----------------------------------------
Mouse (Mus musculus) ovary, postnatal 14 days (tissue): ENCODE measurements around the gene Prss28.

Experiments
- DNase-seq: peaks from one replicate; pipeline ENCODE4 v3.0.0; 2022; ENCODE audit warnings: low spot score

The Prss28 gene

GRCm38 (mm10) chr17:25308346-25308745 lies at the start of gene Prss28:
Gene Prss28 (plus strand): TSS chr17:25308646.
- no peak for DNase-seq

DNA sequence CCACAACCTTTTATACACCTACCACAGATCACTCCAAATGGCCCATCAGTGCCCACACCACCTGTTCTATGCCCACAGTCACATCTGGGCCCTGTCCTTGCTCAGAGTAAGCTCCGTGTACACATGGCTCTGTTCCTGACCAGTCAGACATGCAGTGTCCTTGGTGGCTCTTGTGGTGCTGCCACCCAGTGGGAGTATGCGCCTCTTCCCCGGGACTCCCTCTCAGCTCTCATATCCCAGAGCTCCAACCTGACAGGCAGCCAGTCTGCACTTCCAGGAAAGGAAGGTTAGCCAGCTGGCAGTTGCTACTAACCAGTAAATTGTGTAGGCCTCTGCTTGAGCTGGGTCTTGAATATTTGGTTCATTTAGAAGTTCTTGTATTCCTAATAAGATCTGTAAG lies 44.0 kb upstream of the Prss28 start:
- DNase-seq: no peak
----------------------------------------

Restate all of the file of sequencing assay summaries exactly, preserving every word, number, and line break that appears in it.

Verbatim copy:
Mouse (Mus musculus) ovary, postnatal 14 days (tissue): ENCODE measurements around the gene Prss28.

Experiments
- DNase-seq: peaks from one replicate; pipeline ENCODE4 v3.0.0; 2022; ENCODE audit warnings: low spot score

The Prss28 gene

GRCm38 (mm10) chr17:25308346-25308745 lies at the start of gene Prss28:
Gene Prss28 (plus strand): TSS chr17:25308646.
- no peak for DNase-seq

DNA sequence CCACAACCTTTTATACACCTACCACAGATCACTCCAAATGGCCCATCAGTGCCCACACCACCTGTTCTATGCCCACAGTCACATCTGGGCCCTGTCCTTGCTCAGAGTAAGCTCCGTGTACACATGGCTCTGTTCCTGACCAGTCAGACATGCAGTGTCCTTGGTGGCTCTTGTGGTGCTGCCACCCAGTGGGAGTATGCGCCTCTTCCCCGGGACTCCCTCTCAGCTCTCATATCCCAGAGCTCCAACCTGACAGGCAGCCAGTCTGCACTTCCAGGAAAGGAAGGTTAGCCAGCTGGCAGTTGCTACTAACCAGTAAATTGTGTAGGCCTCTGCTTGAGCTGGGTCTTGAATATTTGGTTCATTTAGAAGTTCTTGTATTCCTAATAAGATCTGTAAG lies 44.0 kb upstream of the Prss28 start:
- DNase-seq: no peak